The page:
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Rejoice (Gaudete) in the Lord!

Brothers and Sisters in Christ,

Today we celebrate the third Sunday of Advent, which is called Gaudete Sunday; Gaudete is Latin for “rejoice.” This Sunday we light the rose-colored candle on the Advent wreath, the priest wears rose vestments, and the whole Church invites us to celebrate joyfully.

Of course, we should celebrate; we are more than halfway to Christmas! We will find this joyful spirit in today’s first reading. In it, the prophet Isaiah offers us a powerful image of the messianic times; it is when the expected Messiah, the Christ (in the Greek language) will come to save His people: “The desert and the parched land will exult; the steppe will rejoice and bloom. They will bloom with abundant flowers and rejoice with joyful song.” (Is. 35:1-2)

Although this is a poetic and prophetic image, it correctly reflects the radical change that was established in the world and, in fact, in the entire universe. Jesus Christ’s coming inaugurated the fullness of time in which His Church plays a key and sanctifying role for all mankind. As we read in the document of the Second Vatican Council named Lumen Gentium (48), the promised change and revival of the world has already begun in Christ. “It is continued in the mission of the Holy Spirit. Through the Spirit it goes on developing in the Church.” Here in the Church, “we are taught by faith about the meaning also of our life on earth as we bring to fulfilment the work that has been entrusted to us in the world by the Father, and so work out our salvation.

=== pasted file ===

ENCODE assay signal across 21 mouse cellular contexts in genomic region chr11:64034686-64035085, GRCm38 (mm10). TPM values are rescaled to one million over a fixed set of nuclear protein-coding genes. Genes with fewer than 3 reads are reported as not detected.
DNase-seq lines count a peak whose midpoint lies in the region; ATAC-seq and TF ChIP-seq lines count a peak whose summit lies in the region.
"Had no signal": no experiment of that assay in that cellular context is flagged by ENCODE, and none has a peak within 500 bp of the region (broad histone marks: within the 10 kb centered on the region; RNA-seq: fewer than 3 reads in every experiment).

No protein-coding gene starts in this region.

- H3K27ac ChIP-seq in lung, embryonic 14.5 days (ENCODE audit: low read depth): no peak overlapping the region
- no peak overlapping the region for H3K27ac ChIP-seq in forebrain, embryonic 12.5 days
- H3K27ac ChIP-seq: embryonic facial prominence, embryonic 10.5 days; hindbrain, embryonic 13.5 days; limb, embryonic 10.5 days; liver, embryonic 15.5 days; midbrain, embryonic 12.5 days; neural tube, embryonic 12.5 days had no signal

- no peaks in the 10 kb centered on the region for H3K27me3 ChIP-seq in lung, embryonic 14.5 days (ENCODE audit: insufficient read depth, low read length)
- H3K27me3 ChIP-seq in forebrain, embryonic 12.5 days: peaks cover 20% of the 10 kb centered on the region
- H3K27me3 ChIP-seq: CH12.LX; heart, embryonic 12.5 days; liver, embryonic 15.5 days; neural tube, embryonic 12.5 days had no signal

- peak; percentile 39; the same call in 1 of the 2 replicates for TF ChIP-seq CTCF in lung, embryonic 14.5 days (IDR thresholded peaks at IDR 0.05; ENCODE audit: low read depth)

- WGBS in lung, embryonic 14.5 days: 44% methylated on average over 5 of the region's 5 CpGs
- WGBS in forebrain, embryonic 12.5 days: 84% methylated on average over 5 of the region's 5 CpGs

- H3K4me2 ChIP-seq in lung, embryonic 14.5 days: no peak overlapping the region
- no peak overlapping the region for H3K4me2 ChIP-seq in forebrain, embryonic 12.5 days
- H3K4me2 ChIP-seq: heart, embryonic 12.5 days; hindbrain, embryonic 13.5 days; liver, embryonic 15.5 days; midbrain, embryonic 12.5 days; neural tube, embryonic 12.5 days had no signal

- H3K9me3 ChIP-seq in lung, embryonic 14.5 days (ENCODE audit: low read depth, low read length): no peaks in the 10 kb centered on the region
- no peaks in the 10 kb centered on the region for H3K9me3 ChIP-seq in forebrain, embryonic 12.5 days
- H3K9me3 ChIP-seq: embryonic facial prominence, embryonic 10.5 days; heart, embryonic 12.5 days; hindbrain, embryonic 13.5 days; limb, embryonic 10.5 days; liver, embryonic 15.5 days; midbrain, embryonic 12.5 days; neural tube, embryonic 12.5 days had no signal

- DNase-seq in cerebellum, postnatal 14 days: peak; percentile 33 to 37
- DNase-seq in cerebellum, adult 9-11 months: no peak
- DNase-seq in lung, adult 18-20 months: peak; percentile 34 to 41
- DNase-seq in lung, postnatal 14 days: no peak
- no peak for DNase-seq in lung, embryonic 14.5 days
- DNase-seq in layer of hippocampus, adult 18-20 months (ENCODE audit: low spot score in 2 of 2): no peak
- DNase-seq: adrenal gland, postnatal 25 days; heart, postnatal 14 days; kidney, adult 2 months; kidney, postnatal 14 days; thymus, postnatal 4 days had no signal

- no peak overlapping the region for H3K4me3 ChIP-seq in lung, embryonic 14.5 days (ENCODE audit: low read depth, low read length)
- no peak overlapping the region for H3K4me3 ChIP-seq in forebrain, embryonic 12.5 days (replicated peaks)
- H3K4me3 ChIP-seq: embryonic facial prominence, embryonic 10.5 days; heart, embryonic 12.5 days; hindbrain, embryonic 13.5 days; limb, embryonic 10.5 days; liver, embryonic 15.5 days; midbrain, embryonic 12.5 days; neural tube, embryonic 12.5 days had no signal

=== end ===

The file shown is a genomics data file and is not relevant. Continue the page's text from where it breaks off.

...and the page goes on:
Further, the same document reminds us that God’s plan of salvation is a continuous process and no one and nothing is able to stop or change it.

“The end of the ages is already with us. The renewal of the world has been established, and cannot be revoked. In our era it is in a true sense anticipated: the Church on earth is already sealed by genuine, if imperfect, holiness. Yet, until a new heaven and a new earth are built as the dwelling place of justice, the pilgrim Church, in its sacraments and institutions belonging to this world of time, bears the likeness of this passing world. It lives in the midst of a creation still groaning and in travail as it waits for the sons of God to be revealed in glory.”

This is a true perspective of our life as human beings and members of the Holy Church. It allows us to see purpose in this passing life, and to gain a perspective which is optimistic and joyful. The entire Advent Season, and specifically today’s reading, gives us powerful encouragement to have such a joyful attitude.

Rejoice (Gaudete) in the Lord!

Fr. Mark Jurzyk